AI & advertising
One of the first examples of AI entering the creative advertising space was when advertising agency Havas created an AI system called Creative Artificial Intelligence (CAI). CAI could create advertisements in just a few minutes using stock photos and copy from a database (Elliot). All a user needs to do is tell the software about the product, the goal, the target demographic and, finally, the intended benefit of the product. Within minutes CAI presents three possible ads, with the potential for hundreds of thousands more.
Essentially, the software searches through stock photography and copy, reconstructs existing ideas, and mashes them into something new. A journalist at the New York Times attended a demonstration of CAI technology and described the ads as being clichéd and uninspired but “…perfectly acceptable — ads that could run in magazines or newspapers, as banners on Web sites or on billboards” (Elliot, Dallas).
In a fascinating merge of creativity and technology, creatives at the ad agency J. Walter Thompson Amsterdam studied Dutch painter Rembrandt Harmenszoon van Rijn’s paintings and created a completely new Rembrandt-like portrait in 2016 titled “The Next Rembrandt” for their client ING (Nudd). This project required software engineers to write deep learning algorithms paired with facial recognition technology so that the computer could scan through a vast amount of data about Rembrandt’s known paintings, recognize patterns, and then determine what went into making a Rembrandt masterpiece. The deep learning system then generated common characteristics that identified patterns in subject matter, color, composition, geometry, and brush height for the team to gain insights into what actually makes a Rembrandt a Rembrandt.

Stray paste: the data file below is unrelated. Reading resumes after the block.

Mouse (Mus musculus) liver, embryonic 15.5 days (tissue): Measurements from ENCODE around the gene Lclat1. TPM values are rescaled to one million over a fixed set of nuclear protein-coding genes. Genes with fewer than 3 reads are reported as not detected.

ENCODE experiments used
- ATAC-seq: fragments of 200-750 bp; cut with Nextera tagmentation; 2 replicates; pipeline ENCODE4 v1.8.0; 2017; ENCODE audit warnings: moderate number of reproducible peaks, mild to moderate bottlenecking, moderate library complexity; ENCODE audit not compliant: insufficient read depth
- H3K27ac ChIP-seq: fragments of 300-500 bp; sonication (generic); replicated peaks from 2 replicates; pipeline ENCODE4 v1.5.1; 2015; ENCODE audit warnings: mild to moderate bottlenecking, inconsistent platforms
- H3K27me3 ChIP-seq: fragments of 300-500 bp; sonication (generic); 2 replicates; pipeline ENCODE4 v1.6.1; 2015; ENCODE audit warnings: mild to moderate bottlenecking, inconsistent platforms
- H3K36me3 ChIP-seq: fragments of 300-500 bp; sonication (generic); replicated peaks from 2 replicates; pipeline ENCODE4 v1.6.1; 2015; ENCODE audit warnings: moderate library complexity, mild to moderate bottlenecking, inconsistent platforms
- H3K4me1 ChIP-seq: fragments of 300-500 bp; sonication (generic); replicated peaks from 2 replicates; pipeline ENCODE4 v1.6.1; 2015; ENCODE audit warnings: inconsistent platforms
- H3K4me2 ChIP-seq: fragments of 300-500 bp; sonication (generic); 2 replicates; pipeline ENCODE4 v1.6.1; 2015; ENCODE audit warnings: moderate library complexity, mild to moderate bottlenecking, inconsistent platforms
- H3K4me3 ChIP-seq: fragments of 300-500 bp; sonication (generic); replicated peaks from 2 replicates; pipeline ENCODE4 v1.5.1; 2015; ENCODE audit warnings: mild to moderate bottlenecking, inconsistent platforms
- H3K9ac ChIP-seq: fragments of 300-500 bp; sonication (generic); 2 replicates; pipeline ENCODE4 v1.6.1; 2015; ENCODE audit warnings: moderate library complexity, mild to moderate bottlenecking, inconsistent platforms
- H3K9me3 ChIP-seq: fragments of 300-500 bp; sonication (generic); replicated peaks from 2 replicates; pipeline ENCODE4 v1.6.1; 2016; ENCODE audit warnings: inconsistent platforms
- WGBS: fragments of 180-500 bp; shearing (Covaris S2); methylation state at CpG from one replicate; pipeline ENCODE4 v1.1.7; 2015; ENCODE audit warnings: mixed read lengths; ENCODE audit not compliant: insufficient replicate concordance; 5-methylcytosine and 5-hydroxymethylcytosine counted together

The final result was an impressive 3D printed painting that consisted of 14 layers and 148 million pixels, all based on 168,263 painting fragments from all 346 paintings by Rembrandt (Nudd). After encountering the painting, Tim Nudd from Adweek said:
This is a completely exquisite work, and a remarkable thing to gaze at. As with any painting, the details are much more vivid in person than in photos. The brush strokes look like brush strokes. The colors and shadowing are magnificent. Most of all—and perhaps most disconcertingly—the man looking out at you from the canvas just feels real. For a massive data project to visualize something that feels so human is extraordinary indeed. (Nudd)
What is most remarkable about The Next Rembrandt painting is the reaction it got from the public. An artifact that “feels so human,” yet was largely created by an AI algorithm, should cause designers to reflect more deeply on what it means to be human, especially if AI is capable of reflecting such feeling in the work.
All of these examples provide an interesting look at what the future of advertising could look like, especially when you consider the fact that overtime AI gets exponentially better the more data it has access to. So my question then becomes when computers handle a lot of the tasks that creatives are used to doing, what tasks will remain for them to do? What are the skills creatives should be honing? What is the true value of a creative and maker in a world of smart computers that can also do creative work?
Check out my post here for some thoughts on those questions and more.
Let me know in the comments below which of these emerging technologies you find most fascinating. Looking ahead, how do you think AI is going to change the way you might work in the near future?